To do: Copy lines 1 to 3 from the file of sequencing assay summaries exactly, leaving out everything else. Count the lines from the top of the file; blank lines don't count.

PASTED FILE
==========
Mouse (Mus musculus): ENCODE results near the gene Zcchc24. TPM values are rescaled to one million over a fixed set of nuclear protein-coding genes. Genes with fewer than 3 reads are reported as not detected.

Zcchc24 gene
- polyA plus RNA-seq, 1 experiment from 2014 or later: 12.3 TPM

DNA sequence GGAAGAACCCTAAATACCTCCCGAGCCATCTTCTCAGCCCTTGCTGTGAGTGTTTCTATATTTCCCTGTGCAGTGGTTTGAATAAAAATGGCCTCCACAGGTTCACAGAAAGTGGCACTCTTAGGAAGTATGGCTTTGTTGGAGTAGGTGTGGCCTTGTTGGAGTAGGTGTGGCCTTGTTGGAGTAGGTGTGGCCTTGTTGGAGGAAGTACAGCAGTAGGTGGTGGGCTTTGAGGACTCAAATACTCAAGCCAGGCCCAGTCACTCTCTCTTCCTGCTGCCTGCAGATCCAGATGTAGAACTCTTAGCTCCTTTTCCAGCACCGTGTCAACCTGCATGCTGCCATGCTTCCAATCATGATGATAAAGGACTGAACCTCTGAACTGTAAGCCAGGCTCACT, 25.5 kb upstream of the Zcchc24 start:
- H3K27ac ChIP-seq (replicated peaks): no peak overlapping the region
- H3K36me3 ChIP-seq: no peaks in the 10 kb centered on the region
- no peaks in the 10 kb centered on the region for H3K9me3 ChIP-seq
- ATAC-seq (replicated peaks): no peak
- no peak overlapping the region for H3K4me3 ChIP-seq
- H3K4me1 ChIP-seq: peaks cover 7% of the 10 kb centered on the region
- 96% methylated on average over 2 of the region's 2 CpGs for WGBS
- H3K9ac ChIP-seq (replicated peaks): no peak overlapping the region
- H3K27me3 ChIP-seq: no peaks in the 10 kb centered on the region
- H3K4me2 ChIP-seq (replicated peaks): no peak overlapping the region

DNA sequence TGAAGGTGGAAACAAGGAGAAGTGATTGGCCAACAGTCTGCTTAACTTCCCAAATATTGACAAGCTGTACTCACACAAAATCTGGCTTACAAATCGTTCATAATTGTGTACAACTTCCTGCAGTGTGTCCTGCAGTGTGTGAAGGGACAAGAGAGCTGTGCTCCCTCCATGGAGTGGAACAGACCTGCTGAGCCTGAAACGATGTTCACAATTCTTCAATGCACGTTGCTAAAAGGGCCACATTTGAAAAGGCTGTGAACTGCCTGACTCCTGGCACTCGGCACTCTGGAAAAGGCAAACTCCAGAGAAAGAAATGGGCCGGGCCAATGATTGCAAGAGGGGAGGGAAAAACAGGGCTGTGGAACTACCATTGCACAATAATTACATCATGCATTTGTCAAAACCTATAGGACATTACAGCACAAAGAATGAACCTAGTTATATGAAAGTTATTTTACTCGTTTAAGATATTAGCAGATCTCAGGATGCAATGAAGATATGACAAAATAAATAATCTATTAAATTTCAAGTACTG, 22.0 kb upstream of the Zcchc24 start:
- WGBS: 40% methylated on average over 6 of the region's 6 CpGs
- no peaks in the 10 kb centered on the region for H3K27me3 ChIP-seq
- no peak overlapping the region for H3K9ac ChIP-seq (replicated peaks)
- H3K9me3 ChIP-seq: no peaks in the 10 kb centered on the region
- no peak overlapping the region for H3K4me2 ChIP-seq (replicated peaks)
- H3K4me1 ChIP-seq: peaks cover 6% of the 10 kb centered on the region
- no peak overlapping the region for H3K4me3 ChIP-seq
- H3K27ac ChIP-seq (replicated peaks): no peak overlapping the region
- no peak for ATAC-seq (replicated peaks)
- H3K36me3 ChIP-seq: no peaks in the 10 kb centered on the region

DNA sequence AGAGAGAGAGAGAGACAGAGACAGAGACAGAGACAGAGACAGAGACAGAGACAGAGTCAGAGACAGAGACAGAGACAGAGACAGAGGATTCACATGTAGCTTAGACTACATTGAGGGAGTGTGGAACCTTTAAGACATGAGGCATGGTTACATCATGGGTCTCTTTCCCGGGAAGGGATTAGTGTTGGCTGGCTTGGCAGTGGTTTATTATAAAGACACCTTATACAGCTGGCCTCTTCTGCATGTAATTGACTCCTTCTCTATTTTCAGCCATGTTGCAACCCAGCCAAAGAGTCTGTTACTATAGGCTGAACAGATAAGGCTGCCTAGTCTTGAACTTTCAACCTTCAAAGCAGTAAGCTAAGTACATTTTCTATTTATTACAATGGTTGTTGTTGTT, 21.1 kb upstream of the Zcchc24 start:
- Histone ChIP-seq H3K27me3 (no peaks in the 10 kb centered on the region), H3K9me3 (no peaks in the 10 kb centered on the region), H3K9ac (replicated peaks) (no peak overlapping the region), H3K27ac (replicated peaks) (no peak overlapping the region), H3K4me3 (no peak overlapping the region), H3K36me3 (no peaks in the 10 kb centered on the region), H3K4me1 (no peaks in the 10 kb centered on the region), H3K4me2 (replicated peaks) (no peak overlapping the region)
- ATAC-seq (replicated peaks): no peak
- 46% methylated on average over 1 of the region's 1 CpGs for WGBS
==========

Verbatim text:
Mouse (Mus musculus): ENCODE results near the gene Zcchc24. TPM values are rescaled to one million over a fixed set of nuclear protein-coding genes. Genes with fewer than 3 reads are reported as not detected.

Zcchc24 gene
- polyA plus RNA-seq, 1 experiment from 2014 or later: 12.3 TPM